The Odds of Loving Grover Cleveland
Author: Rebekah Crane
Published: December 1, 2016
Reviewed By: Kim
Kim’s Rating: 4 stars
According to sixteen-year-old Zander Osborne, nowhere is an actual place—and she’s just fine there. But her parents insist that she get out of her head—and her home state—and attend Camp Padua, a summer camp for at-risk teens. Zander does not fit in—or so she thinks. She has only one word for her fellow campers: crazy. In fact, the whole camp population exists somewhere between disaster and diagnosis. There’s her cabinmate Cassie, a self-described manic-depressive-bipolar-anorexic. Grover Cleveland (yes, like the president), a cute but confrontational boy who expects to be schizophrenic someday, odds being what they are. And Bek, a charmingly confounding pathological liar.
But amid group “share-apy” sessions and forbidden late-night outings, unlikely friendships form, and as the Michigan summer heats up, the four teens begin to reveal their tragic secrets. Zander finds herself inextricably drawn to Grover’s earnest charms, and she begins to wonder if she could be happy. But first she must come completely unraveled to have any hope of putting herself back together again.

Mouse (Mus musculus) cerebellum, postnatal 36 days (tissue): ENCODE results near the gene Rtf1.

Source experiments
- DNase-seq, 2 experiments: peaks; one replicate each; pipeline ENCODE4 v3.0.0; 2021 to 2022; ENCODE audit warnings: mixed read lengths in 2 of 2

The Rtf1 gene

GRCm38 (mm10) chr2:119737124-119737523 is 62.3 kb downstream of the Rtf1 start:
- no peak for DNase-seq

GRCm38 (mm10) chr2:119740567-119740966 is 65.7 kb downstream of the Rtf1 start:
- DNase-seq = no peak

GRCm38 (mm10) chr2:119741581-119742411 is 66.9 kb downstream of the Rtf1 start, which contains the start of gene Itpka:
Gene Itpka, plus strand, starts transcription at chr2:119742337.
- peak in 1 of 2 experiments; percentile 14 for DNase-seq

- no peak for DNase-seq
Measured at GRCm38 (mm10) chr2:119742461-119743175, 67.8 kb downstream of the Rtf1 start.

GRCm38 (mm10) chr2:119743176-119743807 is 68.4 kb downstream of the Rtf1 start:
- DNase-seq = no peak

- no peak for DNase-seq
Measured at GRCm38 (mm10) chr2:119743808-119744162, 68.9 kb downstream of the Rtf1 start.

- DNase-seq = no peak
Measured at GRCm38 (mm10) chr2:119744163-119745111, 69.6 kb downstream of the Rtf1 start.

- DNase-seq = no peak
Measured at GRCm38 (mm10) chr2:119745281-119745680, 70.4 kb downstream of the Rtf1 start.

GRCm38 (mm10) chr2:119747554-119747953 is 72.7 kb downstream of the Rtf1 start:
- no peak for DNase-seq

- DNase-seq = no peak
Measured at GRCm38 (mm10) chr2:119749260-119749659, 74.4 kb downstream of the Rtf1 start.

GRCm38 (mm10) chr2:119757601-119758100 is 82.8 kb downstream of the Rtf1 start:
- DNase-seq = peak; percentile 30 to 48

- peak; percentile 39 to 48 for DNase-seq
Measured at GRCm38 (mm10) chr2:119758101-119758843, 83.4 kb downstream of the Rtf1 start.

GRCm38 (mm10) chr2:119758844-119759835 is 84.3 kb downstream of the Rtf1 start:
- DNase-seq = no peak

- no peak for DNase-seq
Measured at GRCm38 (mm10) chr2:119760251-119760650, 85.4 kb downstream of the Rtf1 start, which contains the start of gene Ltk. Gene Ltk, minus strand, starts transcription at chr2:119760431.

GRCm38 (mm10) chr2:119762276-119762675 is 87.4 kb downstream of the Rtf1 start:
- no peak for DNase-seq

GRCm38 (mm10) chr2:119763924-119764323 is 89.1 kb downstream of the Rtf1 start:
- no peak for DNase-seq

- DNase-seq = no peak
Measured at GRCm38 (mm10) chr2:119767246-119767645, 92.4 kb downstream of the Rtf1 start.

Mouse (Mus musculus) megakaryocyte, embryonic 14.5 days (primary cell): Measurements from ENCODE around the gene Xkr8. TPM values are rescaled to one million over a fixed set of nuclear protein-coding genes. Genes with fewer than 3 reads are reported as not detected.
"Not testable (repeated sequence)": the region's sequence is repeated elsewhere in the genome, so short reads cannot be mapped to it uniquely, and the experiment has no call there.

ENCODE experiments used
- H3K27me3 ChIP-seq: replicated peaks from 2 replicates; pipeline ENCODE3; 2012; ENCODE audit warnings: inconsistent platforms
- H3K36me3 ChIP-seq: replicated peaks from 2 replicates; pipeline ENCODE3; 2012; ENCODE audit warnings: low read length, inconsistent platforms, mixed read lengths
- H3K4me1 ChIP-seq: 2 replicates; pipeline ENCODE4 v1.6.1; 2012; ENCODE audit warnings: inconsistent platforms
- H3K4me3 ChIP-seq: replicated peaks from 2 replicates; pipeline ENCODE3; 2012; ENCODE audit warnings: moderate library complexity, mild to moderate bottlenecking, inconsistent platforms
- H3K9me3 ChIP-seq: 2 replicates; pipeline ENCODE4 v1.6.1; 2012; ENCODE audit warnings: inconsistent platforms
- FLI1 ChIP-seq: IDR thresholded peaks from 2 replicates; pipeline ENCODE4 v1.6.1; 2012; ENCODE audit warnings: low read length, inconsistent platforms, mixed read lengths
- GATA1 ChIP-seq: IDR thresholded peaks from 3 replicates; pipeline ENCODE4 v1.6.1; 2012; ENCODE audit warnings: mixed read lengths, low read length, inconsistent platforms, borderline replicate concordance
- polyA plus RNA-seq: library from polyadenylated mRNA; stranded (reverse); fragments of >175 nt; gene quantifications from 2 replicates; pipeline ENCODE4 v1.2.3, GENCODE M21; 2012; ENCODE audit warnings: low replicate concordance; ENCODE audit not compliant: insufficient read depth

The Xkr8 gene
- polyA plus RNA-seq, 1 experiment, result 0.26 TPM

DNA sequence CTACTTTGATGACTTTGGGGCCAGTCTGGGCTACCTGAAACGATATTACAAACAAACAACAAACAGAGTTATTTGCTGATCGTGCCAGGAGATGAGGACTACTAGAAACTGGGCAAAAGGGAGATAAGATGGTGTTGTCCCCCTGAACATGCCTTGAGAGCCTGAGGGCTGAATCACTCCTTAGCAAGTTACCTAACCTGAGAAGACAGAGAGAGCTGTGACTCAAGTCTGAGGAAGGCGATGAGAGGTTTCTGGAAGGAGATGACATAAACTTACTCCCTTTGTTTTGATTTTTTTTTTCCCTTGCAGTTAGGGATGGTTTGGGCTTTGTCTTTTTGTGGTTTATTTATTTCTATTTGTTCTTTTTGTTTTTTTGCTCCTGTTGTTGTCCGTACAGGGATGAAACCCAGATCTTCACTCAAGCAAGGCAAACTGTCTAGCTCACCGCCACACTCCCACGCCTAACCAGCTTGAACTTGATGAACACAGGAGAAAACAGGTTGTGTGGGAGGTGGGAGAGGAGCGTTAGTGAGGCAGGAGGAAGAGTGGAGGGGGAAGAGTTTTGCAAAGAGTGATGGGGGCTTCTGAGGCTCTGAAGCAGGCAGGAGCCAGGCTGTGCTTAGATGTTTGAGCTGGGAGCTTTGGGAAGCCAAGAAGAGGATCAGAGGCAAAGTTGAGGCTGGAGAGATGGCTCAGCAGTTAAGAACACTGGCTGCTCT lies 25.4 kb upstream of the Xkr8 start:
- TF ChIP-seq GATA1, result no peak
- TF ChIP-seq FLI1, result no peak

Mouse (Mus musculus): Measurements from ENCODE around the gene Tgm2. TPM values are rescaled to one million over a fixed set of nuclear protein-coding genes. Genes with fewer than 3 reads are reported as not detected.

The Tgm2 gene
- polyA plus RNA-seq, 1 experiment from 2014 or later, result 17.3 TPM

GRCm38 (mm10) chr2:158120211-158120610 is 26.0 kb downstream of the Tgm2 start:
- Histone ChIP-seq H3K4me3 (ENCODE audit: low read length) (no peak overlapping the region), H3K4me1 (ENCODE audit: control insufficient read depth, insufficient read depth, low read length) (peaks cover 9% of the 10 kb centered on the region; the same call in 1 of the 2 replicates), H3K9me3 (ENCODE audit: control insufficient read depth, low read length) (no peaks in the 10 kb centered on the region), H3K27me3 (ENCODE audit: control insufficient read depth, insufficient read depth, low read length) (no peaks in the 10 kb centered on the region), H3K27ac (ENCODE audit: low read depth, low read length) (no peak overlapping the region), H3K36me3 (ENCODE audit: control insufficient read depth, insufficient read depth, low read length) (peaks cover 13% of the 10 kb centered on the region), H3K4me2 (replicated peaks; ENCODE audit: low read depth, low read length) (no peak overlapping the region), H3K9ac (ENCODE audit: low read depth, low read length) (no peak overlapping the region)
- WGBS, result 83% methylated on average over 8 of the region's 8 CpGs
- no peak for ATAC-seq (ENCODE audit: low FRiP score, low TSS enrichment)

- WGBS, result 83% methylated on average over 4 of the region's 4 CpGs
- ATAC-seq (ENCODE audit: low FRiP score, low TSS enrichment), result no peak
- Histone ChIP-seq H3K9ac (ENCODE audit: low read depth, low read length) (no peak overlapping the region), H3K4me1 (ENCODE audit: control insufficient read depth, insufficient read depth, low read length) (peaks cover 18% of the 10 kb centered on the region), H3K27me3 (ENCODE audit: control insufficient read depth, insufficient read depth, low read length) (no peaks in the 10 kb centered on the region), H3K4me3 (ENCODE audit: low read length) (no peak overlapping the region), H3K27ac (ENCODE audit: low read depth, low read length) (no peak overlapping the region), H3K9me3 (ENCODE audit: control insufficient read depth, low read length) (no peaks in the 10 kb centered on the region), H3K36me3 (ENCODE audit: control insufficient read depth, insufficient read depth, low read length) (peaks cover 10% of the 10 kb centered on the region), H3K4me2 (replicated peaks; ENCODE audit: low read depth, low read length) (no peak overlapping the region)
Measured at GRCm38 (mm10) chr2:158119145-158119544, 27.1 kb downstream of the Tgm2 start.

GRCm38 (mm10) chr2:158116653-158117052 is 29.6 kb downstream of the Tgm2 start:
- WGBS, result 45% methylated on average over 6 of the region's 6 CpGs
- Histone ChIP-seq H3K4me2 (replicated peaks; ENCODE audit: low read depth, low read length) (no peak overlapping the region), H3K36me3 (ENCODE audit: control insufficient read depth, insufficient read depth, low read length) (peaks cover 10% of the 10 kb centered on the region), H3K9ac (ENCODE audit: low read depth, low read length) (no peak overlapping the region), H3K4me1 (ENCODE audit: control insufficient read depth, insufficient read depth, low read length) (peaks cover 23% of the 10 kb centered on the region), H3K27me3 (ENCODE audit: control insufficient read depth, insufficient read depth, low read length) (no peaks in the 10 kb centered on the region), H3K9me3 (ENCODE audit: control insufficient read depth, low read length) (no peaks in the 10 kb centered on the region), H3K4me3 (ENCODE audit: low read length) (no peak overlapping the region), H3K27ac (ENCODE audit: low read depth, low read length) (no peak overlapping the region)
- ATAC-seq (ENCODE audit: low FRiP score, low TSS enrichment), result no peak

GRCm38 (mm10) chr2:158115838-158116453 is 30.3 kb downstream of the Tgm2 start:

This book was another one of those with a group of teenagers being overly dramatic about almost everything. I understand that these kids actually have problems, and I appreciated that fact to no end, after all these contemporary books I’ve been reading lately. However, there were also times when I wanted to grab one of them, shake them, and tell them to grow up! I don’t have patience with whining, with “woe is me” attitudes or with temper tantrums. Y’all already know my views on teenage suicide, so I won’t get back into that. I felt so much for Counselor Madison, for Carey, the head of the camp, and their plight in having to try to help all these teens at camp. Everything was constantly “me, me, me” and that got really tiring, really quick. But as I said, the fact that these were all truly troubled kids made this read a little more genuine. I think I would recommend this book to teachers, and occasionally to a teenager who is have attitude problems.